How subtle and feather-light, how wonderfully surreal, how utterly refreshing from his later work where drawing gave way, drowned under thick layers of colour.
<<”Slow Swirl at the Edge of the Sea” pictures two creatures dancing between sea and sky, surrounded by arabesques, spirals, and stripes. The forms ”have no direct association with any particular visible experience, but in them one recognizes the principle and passion of organisms,” Rothko said. For him art was ”an adventure into an unknown world”; like the Surrealists before him, Rothko looked inward, to his own unconscious mind, for inspiration and material for his work.>>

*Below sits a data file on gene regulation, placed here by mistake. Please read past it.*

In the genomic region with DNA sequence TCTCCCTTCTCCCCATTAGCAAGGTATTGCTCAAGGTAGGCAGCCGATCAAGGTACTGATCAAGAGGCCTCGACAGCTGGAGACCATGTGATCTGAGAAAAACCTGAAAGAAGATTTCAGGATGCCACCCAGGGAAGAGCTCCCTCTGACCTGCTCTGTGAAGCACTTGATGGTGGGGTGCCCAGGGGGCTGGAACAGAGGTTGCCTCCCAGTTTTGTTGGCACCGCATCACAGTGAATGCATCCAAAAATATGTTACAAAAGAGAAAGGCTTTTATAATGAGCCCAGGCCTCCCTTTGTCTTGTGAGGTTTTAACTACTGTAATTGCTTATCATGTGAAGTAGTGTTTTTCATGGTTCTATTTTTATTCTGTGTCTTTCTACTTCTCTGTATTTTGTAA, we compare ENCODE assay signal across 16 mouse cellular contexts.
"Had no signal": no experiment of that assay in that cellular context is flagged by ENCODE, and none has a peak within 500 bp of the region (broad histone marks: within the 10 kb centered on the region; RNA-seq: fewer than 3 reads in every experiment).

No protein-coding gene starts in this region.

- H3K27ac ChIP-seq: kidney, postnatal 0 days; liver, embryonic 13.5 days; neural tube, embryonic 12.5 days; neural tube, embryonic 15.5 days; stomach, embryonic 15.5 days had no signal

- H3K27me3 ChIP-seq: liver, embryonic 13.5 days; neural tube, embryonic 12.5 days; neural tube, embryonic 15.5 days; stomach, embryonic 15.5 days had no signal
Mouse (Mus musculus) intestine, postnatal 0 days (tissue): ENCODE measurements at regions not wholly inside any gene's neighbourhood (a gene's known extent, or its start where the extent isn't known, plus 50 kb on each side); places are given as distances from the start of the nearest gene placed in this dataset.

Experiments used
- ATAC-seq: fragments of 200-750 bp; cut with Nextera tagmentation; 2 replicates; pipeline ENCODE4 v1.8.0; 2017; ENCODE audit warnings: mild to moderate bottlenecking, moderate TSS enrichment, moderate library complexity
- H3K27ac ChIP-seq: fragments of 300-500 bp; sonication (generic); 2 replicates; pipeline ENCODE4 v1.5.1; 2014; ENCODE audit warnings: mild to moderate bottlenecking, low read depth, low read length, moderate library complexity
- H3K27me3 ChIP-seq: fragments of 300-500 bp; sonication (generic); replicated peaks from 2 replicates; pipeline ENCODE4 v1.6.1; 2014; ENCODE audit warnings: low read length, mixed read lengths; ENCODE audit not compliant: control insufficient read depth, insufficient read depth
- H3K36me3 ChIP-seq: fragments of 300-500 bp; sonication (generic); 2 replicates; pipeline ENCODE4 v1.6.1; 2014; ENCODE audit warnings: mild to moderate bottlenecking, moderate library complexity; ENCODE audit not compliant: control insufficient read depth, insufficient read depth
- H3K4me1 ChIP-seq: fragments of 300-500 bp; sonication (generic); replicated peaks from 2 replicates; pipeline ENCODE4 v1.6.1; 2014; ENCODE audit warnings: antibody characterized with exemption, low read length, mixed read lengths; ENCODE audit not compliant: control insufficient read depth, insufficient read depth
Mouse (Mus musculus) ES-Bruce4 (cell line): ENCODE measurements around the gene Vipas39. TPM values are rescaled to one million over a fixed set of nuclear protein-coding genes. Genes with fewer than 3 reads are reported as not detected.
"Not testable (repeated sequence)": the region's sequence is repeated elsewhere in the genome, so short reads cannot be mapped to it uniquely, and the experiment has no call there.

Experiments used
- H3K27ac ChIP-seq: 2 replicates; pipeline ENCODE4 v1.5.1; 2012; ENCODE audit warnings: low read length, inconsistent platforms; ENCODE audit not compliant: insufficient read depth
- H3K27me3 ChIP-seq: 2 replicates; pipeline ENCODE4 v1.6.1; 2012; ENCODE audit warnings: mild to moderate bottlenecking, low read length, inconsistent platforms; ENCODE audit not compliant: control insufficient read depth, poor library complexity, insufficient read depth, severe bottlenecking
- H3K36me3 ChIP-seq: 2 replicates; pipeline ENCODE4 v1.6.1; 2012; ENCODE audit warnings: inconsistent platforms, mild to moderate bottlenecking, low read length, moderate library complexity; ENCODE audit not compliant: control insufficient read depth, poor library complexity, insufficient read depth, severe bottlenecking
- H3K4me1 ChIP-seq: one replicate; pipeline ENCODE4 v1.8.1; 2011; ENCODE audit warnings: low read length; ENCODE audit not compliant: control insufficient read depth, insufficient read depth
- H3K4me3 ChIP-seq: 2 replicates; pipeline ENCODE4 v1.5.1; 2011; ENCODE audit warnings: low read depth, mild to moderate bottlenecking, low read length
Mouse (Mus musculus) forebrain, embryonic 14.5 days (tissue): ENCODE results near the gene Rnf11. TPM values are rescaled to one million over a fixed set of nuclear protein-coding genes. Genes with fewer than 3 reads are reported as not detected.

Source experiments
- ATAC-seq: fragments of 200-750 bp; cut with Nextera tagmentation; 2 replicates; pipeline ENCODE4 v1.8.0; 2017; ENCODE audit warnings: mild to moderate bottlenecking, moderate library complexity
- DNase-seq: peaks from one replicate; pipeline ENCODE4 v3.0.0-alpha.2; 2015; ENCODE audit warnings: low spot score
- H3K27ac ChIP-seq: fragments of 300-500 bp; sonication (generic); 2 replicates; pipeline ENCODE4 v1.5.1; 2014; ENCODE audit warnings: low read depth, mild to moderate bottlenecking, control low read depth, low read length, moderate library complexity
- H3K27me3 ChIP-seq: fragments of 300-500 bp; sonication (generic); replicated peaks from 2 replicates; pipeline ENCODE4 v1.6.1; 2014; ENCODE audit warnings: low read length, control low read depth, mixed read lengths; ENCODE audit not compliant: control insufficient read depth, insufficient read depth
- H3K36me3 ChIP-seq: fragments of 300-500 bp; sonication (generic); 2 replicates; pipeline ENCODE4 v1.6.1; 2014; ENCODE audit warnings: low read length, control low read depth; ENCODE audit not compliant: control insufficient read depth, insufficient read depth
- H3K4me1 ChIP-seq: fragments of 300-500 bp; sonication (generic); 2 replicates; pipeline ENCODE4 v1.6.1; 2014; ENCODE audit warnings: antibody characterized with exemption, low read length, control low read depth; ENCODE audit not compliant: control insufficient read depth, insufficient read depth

MoMA, views from the permanent collection.
January 30th, 2017